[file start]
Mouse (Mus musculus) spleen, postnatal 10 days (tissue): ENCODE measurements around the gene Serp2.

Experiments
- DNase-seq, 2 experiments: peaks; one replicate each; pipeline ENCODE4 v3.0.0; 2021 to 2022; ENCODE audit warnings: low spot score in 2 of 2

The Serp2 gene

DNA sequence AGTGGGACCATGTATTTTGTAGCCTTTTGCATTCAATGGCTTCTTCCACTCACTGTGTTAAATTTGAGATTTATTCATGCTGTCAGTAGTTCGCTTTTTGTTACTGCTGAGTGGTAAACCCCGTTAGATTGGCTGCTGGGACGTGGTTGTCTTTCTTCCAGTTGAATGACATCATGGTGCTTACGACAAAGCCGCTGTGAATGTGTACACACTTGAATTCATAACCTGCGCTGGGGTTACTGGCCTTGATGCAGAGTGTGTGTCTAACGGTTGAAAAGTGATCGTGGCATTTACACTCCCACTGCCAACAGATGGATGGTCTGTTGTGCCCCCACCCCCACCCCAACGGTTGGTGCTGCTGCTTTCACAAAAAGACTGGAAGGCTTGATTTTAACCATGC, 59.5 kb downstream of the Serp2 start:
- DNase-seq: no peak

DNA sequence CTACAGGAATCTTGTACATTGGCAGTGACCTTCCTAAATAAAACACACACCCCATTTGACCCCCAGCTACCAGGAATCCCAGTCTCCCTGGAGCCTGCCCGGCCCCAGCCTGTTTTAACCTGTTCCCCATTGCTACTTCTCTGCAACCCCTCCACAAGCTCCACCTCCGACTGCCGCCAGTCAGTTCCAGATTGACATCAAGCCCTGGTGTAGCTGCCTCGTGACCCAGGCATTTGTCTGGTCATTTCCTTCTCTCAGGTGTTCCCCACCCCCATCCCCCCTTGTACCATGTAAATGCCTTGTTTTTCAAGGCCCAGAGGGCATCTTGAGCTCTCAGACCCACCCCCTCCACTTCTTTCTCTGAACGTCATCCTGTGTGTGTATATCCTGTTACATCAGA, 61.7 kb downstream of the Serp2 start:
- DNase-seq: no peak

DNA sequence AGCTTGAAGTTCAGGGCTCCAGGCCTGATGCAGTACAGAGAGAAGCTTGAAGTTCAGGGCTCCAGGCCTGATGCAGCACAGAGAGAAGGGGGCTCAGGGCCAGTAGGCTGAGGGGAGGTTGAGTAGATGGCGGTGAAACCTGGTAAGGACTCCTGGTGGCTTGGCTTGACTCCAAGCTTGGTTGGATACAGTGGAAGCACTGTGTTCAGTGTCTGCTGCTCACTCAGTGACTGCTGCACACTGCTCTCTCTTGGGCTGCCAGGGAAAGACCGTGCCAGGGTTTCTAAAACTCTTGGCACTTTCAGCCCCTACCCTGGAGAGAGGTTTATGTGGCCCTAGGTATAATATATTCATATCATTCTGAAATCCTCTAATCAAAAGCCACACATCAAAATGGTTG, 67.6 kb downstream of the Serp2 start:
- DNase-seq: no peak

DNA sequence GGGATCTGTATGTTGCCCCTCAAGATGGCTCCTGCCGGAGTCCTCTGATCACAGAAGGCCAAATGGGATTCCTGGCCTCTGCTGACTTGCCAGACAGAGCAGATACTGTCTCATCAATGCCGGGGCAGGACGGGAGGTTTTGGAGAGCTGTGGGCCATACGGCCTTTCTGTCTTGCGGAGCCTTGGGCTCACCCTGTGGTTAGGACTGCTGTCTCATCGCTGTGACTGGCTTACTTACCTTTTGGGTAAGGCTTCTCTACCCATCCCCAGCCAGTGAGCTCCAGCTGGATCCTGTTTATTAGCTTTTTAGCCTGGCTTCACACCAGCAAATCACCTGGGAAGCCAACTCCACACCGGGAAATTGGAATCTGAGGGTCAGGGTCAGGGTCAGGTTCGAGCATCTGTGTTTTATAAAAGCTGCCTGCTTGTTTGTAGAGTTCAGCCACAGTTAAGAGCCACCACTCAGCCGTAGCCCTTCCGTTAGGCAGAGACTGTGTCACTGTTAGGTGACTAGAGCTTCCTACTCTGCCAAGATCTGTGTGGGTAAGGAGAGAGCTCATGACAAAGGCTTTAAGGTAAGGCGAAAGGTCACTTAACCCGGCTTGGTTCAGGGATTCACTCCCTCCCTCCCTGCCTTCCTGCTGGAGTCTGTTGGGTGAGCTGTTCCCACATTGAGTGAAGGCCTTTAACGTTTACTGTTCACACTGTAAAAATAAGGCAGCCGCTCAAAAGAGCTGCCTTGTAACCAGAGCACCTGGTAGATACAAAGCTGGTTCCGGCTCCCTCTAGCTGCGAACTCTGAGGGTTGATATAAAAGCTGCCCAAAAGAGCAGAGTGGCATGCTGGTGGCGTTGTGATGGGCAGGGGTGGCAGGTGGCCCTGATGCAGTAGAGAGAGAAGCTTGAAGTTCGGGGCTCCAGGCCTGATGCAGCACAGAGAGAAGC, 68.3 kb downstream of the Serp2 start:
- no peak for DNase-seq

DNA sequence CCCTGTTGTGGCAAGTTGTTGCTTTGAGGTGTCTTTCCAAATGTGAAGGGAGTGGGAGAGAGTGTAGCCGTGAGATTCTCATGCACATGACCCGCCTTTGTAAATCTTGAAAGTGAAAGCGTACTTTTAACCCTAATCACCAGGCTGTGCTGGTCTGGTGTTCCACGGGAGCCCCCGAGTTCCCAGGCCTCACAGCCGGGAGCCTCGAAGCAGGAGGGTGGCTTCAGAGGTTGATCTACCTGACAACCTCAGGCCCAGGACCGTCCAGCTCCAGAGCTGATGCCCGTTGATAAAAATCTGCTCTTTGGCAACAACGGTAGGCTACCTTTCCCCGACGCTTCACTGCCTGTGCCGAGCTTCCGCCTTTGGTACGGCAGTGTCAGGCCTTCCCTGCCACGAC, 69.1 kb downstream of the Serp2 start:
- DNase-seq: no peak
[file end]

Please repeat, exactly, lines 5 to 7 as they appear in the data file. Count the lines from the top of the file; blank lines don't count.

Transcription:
DNA sequence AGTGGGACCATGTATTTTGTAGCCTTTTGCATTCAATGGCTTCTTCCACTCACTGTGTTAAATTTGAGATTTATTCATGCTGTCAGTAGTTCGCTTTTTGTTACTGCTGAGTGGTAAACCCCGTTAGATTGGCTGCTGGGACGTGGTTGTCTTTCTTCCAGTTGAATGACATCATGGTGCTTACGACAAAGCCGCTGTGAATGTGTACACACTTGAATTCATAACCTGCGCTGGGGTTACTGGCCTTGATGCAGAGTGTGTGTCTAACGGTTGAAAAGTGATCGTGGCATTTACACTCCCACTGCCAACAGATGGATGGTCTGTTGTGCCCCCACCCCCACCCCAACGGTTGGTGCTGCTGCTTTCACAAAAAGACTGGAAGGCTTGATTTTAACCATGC, 59.5 kb downstream of the Serp2 start:
- DNase-seq: no peak

DNA sequence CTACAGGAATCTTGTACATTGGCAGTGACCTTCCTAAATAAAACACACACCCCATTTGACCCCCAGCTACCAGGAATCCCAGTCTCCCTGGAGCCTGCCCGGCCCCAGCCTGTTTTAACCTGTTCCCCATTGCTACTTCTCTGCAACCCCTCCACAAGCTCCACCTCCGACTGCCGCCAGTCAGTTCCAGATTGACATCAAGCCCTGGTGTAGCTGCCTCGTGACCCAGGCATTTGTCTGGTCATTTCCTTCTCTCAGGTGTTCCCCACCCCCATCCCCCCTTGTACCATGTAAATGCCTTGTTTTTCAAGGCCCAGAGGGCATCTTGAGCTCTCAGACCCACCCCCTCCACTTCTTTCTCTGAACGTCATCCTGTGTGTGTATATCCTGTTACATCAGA, 61.7 kb downstream of the Serp2 start: